Biochemistry techniques Spring 2011

Biochemistry techniques Spring 2011 - BCHM464, Spring 2011...

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BCHM464, Spring 2011 Biochemistry Techniques 1 Biochemistry Techniques: Pipetting, Precision and the Standard Curve I. Introduction The ability to accurately and reproducibly measure and transfer small volumes of liquids is critical to obtaining useful results when performing biochemistry experiments. Part of today’s experiment is designed to teach you to accurately pipette using the pipetmen supplied in your drawer. In addition, you will become familiar with the use of the Shimadzu UV-1800 UV-visible spectrophotometers that will be used. These skills will be used extensively throughout the semester and you should take this opportunity to practice your technique. PART I: The automatic pipetman Automatic pipettors, such as the Gilson Pipetman, are designed to deliver volumes from 2 to 1000 μL with both accuracy and precision. Disposable plastic tips are used to contain the liquid, such that the pipettor itself should never be contaminated by the liquid sample. The plunger at the top moves a piston inside the pipet to displace a precise amount of air, causing that volume to be aspirated or expelled from the tip. The pipettors will enable you to pipet many small volumes reliably and quickly if handled properly. However, the accuracy and convenience associated with the pipetmen comes at significant cost: $285. You should never expose them to caustic or corrosive liquids and should avoid dropping them or banging them on the bench top. The pipetmen used in this course come in three different types (P1000, P200, and P20). You should make sure that you are using the correct pipetman for the volume you need as described in the table below. Do not attempt to set pipetmen for volumes larger than their maximum or for volumes less than zero ; doing so will damage the pipetman. Pipetman Appropriate Volume Appropriate Tip P-20 2 – 20 μL yellow P-200 20 – 200 μL yellow P-1000 200 – 1000 μL blue Proper use of the pipetman will increase your accuracy in pipetting and improve the quality of your results. To become accustomed to the pipetman, you should practice. First, adjust the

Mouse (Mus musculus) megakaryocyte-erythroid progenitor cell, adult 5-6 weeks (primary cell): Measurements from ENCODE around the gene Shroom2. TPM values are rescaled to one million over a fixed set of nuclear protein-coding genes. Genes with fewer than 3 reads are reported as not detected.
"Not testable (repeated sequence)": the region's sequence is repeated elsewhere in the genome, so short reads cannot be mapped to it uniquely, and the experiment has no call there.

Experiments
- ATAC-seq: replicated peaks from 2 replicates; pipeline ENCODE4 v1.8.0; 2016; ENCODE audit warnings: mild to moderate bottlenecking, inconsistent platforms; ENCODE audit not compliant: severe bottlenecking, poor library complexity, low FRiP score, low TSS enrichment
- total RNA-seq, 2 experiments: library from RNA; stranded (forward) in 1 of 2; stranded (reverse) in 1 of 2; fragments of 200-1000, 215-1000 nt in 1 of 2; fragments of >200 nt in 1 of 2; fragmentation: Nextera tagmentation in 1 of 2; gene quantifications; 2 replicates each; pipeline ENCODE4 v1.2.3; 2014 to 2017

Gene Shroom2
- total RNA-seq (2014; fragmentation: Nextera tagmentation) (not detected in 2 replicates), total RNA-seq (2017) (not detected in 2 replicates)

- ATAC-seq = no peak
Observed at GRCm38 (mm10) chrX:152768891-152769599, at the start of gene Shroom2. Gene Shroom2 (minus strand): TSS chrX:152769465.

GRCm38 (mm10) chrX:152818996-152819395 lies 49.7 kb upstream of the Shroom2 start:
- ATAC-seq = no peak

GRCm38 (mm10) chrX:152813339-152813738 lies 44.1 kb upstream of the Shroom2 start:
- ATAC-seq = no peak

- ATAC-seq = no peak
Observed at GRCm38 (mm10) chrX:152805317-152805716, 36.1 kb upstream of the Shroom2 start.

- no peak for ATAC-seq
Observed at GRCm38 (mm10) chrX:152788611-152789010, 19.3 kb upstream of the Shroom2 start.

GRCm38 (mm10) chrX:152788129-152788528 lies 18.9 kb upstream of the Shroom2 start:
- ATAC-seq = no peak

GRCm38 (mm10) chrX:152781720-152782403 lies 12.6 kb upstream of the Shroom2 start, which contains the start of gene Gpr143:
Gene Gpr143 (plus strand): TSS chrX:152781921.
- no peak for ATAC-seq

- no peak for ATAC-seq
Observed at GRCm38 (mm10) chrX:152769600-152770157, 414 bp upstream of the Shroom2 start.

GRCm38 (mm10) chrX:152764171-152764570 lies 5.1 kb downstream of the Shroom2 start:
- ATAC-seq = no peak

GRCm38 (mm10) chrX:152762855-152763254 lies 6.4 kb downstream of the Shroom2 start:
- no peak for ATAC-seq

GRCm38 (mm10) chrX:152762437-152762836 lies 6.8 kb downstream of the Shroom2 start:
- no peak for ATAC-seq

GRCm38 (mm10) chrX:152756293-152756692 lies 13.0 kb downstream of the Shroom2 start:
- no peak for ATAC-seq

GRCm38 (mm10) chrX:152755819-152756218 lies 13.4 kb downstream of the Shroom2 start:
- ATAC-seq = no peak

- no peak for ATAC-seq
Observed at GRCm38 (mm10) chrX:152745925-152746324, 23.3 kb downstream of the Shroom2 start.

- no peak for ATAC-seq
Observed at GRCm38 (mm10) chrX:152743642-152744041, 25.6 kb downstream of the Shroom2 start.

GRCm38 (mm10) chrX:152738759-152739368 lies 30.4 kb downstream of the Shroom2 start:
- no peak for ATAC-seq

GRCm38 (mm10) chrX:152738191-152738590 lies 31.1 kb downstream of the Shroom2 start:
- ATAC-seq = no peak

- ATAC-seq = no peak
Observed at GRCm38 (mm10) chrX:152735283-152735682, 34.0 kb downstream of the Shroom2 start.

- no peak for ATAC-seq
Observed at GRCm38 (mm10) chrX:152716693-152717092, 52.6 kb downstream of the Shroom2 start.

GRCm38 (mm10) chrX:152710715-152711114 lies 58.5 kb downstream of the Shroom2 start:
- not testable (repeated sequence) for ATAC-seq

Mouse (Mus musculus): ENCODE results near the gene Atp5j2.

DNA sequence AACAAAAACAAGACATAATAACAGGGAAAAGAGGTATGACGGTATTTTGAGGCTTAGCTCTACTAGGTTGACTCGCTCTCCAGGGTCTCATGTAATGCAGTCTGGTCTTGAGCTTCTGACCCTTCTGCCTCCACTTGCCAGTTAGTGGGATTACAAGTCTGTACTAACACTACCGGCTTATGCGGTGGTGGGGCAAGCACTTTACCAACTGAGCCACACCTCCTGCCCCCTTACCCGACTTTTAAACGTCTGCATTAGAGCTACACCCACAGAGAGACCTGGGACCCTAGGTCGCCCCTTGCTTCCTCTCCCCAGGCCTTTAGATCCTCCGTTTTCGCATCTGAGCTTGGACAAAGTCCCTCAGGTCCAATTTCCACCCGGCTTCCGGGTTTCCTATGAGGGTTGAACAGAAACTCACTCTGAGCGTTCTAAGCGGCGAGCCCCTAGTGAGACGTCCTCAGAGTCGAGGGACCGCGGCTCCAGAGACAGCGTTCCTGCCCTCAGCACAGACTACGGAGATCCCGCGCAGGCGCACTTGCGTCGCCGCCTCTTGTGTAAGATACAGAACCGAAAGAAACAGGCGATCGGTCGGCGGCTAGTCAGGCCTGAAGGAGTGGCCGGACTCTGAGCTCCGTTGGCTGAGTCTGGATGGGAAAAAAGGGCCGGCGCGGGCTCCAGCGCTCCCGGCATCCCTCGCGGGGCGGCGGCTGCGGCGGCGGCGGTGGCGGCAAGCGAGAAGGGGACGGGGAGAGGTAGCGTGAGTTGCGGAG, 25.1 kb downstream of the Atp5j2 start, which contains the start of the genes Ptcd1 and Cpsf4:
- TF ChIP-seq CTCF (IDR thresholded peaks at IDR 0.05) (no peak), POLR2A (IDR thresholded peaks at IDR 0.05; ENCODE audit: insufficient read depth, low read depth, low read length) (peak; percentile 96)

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BCHM464, Spring 2011 Biochemistry Techniques 2 volume by turning the volume adjustment knob. Attach a disposable tip to the shaft of the pipetman. Press firmly (but not too hard) with a slight twisting motion to ensure an airtight seal. Now you are ready to pipet. As you depress the plunger, you will feel a sudden increase in resistance. This is the first “stop.” If you continue pushing, you will find a point where the plunger no longer moves downward, the second “stop.” To use the pipetman, depress the plunger to the first stop, place the tip into the liquid, and allow the plunger to move upwards in a slow, controlled manner . (Do not simply release the plunger as this results in inaccurate volumes and contamination of the pipetman!) Insert the liquid-filled tip into the receiving container, depress the plunger to the second stop to completely expel the liquid. Discard the tip by pressing the tip ejector.
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This note was uploaded on 03/01/2011 for the course BCHM 464 taught by Professor Staff during the Spring '08 term at Maryland.

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Biochemistry techniques Spring 2011 - BCHM464, Spring 2011...

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